Prepared Bacteria Gram Stains (F12)
Microscope; clean and properly set up
Lens cleaning fluid
Microscope drawing forms
Specimens: 1. Bacillus subtilis
2. Staphylococcus aureus.
3. Escherichia coli
1. Observe each of slides listed in “Specimens” above.
2. Make your observations using oil immersion (1000X).
3. Using a drawing form draw the organisms you see using proper scale and proportion. 4. Provide the following “Observations” in the space to the right of the drawing circle:
a. Gram reaction (color and interpretation)
b. Morphology (shape)
c. Arrangement (how did the bacterial cells appear in relationship to each other) 5. Remember, all data lines must be filled in. This will include your name, laboratory title, date, subject, magnification, and observations.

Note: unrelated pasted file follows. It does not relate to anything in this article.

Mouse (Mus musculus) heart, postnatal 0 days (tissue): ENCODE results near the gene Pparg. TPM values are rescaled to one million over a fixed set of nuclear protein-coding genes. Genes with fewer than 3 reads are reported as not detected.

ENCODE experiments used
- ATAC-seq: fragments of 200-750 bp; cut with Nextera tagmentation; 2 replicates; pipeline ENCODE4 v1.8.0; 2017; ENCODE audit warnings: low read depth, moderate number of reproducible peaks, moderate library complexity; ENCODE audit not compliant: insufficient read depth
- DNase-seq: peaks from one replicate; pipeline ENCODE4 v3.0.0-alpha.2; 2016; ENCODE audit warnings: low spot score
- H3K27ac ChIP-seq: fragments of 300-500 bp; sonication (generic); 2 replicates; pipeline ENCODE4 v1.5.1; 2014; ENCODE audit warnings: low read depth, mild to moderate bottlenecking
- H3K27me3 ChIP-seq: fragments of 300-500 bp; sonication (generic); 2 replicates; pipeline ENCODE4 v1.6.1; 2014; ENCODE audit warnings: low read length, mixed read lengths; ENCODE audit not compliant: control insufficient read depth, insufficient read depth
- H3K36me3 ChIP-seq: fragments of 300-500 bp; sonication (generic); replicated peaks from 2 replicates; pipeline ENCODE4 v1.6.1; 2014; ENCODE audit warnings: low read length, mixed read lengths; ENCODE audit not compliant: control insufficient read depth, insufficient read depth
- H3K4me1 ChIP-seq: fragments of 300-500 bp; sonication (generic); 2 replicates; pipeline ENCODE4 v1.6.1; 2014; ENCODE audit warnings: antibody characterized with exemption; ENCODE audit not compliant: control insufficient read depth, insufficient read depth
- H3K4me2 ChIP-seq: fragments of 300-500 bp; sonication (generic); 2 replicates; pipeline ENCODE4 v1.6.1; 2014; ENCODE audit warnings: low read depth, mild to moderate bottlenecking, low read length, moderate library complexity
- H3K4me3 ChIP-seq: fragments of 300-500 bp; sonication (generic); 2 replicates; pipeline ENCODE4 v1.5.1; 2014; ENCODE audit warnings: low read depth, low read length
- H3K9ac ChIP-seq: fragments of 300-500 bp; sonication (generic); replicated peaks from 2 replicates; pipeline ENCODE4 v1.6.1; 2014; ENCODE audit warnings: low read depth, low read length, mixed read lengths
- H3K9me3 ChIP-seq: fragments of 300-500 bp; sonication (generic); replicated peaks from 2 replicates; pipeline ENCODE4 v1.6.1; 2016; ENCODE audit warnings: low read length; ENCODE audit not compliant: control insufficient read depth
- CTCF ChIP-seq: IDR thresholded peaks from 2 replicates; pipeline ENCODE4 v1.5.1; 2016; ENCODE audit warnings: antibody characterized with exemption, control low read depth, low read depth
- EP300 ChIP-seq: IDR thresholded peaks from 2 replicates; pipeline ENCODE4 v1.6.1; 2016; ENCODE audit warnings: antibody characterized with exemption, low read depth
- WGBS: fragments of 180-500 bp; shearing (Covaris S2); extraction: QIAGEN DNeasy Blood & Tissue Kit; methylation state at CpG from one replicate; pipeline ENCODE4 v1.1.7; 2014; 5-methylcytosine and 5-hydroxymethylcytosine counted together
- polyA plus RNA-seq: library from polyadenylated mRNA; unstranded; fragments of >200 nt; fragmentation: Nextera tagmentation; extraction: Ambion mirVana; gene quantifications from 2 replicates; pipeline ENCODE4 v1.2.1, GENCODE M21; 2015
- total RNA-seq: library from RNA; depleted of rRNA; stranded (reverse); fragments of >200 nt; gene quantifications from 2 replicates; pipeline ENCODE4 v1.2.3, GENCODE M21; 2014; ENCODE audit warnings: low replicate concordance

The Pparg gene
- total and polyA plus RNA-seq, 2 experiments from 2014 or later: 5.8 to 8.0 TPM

** Record what you see, not what you think you should see.
Answer the following questions: (Use your notes, text and or laboratory manual) 1. How will a microbiologist use this staining method to begin the identification of bacteria? Microbiologists use this staining method to begin the identification of bacteria because it will allow them to tell the four different categories based upon color reaction and shape. It is the first step that will help in identifying bacteria. The structural variations found in the cell walls of bacteria will determine the color of the stain; blue (positive) or red (negative).
2. Give one specific clinical reason for gram staining a patient's sputum specimen. One specific clinical reason for gram staining a patient’s sputum specimen would be to isolate and identify microorganisms causing an infection of the lower respiratory tract. Examples would be tuberculosis or bacterial pneumonia. A gram stain is always performed when sputum is submitted for culture and used to determine the...
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